When Auroras Encore won the 2013 Grand National for Yorkshire and Ryan Mania

THERE have been faster winners of the Grand National, the ultimate test of horse and jockey. Certainly more fancied, too – and definitely more famous.

Auroras Encore on the morning after the Grand National iwn with Sue and Harvey Smith, plus jockey Ryan Mania. Photo: Gerard Binks.

Yet, in the 181-year history of the world’s greatest steeplechase, nothing will beat the emotional exhilaration of Auroras Encore’s win on April 6, 2013.

It was the day ‘Harvey Smith won the Grand National’ – six words that I thought I would never write. Or say.

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Growing up in the 1970s, he was the show-jumper and the National the race thanks to a little horse called Red Rum whose three wins helped to keep Aintree open.

Ryan Mania and Auroras Encore (left) jump to the front at the last fence in the 2013 Grand National.

Red Rum was also a personal saviour. His name simple to say when picking a selection – I needed speech therapy at the time. The same with Peter Easterby’s hurdler Night Nurse (Sea Pigeon was more troubling).

But a lifelong passion had been kindled – the racing pages were always the first I turned to in the daily paper – and it became a labour of love when I joined The Yorkshire Post in 2004.

The dream was to cover the first Yorkshire winner of the Aintree marathon since Merryman II in 1960. I reported the hard-luck stories – and the loss of According To Pete, one of two fatalities in the 2012 race, was shattering.

It is why expectations were low the following year when braving blizzards to watch Auroras Encore and stablemate Mr Moonshine complete their preparations.

Auroras Encore and Ryan Mania are led back to the winner's enclosure by the then assistant trainer Ryan Clavin.

However, it was not a case of turning up and watching – trainer Sue Smith and her redoubtable husband’s trust had been hard-earned. Phone calls became more frequent as we tried to establish if the two horses would make the 40-runner cut. Confusion reigned at times, sometimes my fault.

But, believe me, just being on the gallops on Baildon Moor, four days before the off, meant more to me as a journalist than interviewing Prime Ministers.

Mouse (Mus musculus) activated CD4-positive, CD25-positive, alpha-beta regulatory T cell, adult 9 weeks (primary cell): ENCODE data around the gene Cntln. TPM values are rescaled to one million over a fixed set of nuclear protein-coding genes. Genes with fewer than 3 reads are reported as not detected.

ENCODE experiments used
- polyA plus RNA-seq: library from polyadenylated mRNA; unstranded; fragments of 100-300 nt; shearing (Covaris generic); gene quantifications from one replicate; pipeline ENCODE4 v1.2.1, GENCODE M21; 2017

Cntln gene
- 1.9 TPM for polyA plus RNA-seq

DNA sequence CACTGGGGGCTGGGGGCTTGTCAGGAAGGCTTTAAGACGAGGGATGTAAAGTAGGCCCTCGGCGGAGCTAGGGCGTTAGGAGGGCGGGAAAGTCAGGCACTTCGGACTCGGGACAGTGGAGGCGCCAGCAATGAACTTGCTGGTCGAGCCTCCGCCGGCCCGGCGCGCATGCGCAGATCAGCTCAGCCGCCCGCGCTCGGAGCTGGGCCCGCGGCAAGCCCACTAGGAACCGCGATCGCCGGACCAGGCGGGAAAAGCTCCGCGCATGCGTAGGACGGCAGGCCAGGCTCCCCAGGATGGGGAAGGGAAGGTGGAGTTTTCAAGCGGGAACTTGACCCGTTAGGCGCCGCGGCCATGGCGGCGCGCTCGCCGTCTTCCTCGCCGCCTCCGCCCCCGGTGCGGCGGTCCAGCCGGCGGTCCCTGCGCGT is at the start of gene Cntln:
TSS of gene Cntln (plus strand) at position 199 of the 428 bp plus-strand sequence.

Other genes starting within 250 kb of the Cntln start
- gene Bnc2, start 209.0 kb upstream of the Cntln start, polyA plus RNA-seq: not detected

I had also never been so cold. Snow still falling, the wind chill penetrating, as Smith himself battled, manfully, to keep the gallops open. It was frosty, too, in the trainer’s car as the horses cantered past. “I’m packing it in,” she said. “It’ll be okay when you win,” I replied nervously. She shook her head.

The hope was that all 40 horses would return unharmed after the two previous renewals had been marred by equine tragedy. Then Auroras Encore, on the final gallop, strode clear. Smith leapt out of her Jeep. “That Auroras, he’s in right order,” she said. Her husband, watching from his quad bike, agreed. “He’s rippin’.”

The Tuesday before the Grand National - Ryan Mania and Auroras Encore on the Baildon Moor gallops. (Picture: Simon Hulme)

Bought from Doncaster Sales in 2006 for £9,000, an expensive purchase by Smith’s standards, because he liked the horse’s confirmation, the Moor’s contours were made for developing stamina. He knew Auroras would stay the marathon four-mile plus National trip after finishing second in the 2012 Scottish National, but was the horse good enough?

Written off by every national newspaper, jockey Ryan Mania, riding in his first National, looked calm and the sun was shining at last (Auroras preferred warm weather). Finally the off. A huge cheer as the whole field cleared the first and then Becher’s Brook. Despite safety modifications, the fences still looked fearsome and the line-up was formidable.

From the top of a stand, I missed the 11-year-old Auroras clear The Chair and Water Jump in front of me (sorry Ryan) as my eyes turned to AP McCoy and Colbert Station coming down to the despair of punters.

The commentary inaudible, I honestly thought Auroras was out of the race before finally spotting the unheralded 66-1 outsider up with the pace on the run back to Becher’s.

Racing correspondent Tom Richmond with Auroras Encore on the morning after the 2013 National. The horse is lasting the pace better than the reporter.

I was transfixed – and tense, my eyes now not deviating away from the distinctive blue and yellow colours. They cleared Becher’s and then took a cut at the Canal Turn to make up ground. Steady, Ryan.

The next saw On His Own and Ruby Walsh come down. One less favourite to worry about Ryan, I thought uncharitably.